It means we don’t have to agree on everything, or take the same actions; there is strength in a diversity of approaches. Right here, right now, we can and must understand and leverage the resources and skills that we have. What we can achieve in Missoula is a lot different than what can be done in New York City, where they haul 12,000 tons of garbage out of the city every day and have who-knows-how-many staff working full time on Zero Waste! We all have something to offer, and lots to learn.

It re-emphasizes that we can not move forward without consideration and justice for all people built into the processes and actions that we take. The wealthy (countries, communities, individuals) are far more responsible for waste and emissions than the less affluent (countries, communities and individuals) that often suffer the most from climate impacts.

It reminds us that now is the moment for us to thrive at the scale of our community. Pundits on the topic have claimed (especially after the U.S. pulled out of the Paris agreements) that cities will lead climate transformation—and in many ways they are! There is power on the ground, in the grassroots, at small scales, and here at Home ReSource we are leading in important and recognized ways. 

It also means that there will be a lot more support for local actions, that there is space for robust and honest conversations, and that the work that we do here and now will connect a lot faster with the larger-scale work being done at federal and international scales. 

It means we need to act! There is a lot of work to do. The issues can be overwhelming, but the steps that move us towards transformation are tangible, do-able and common sense. Even with a lofty goal like reducing U.S. greenhouse gas emissions by nearly one third from 2005 to 2025, composting your food waste, zero-wasting Missoula’s public schools, instigating green services, building a green economy and, and… will help get us there. In fact, Team Planet Earth can’t get there without us!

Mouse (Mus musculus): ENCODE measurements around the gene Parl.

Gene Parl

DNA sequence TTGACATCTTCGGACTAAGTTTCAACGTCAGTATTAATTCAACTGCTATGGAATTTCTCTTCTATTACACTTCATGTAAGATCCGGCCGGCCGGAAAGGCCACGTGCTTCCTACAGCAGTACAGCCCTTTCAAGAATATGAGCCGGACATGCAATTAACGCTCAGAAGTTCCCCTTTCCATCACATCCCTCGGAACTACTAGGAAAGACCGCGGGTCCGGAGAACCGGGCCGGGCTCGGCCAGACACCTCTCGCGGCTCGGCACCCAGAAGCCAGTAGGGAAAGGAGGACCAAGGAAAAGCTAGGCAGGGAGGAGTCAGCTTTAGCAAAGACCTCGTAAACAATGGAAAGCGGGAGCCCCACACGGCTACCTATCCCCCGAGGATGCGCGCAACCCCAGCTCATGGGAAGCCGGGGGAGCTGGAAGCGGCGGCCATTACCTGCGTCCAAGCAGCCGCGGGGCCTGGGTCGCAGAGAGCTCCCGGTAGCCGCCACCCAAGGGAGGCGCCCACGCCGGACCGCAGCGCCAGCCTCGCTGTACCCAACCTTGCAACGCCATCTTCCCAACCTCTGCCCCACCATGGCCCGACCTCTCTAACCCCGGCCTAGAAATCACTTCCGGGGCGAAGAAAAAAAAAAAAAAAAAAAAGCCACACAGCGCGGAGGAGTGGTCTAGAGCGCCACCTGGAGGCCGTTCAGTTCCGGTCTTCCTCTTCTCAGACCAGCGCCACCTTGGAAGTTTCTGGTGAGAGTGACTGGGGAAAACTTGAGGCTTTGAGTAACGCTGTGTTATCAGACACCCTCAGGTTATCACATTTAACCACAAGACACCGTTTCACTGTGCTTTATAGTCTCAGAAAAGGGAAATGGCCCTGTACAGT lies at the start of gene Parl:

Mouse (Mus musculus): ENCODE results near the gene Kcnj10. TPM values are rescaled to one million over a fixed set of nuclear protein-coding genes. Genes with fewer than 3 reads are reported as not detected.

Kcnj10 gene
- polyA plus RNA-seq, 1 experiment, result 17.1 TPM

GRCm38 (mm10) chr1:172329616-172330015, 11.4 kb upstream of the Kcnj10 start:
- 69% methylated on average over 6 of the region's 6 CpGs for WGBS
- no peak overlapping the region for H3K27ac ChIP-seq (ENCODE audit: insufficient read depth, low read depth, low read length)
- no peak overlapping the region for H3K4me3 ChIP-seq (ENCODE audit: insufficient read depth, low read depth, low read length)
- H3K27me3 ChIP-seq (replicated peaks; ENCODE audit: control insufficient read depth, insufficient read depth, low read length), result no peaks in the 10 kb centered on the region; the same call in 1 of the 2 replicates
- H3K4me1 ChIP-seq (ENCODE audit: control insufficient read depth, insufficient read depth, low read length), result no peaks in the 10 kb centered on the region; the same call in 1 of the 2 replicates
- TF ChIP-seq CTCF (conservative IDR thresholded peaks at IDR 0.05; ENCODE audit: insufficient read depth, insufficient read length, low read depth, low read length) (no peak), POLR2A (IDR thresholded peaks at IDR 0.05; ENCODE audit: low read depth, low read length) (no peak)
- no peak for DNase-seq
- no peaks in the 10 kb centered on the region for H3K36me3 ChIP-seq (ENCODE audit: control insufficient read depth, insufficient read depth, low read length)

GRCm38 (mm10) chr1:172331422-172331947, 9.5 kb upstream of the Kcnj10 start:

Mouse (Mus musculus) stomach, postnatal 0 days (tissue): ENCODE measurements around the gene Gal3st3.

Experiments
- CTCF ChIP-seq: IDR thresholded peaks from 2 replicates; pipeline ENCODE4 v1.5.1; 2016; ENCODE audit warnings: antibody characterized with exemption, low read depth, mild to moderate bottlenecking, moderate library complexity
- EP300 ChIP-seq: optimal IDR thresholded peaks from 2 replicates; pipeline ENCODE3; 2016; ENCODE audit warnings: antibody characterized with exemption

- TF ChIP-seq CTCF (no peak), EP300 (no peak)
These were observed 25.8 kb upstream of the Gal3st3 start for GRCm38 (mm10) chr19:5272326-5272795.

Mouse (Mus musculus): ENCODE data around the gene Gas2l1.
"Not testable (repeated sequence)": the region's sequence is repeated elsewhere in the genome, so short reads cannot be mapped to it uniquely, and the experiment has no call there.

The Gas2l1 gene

And it means we keep learning, together. We are peeling back the layers of an onion, and every layer gets us closer to the core. Step by step, through innovation, technology and transparency, we will move with increasing focus, effect, and efficiency into a world of global environmental stewardship — and it starts right here, in our community.

Zero Waste, transforming our relationship with materials, reducing and reusing, building a circular economy that mimics nature’s economy: these are vital, essential, invaluable pathways to halting climate change. We haven’t stopped working on those things, even with our heads in buckets of nails with two layered masks on—and we know you haven’t either. 

Now is a great time for each of us to reaffirm our commitment to push for progress (not perfection!), to capitalize on our unique individual strengths and capabilities, to share our expertise and resources, and to innovate and educate into the promise of a vibrant and sustainable tomorrow.

ReSourcery Blog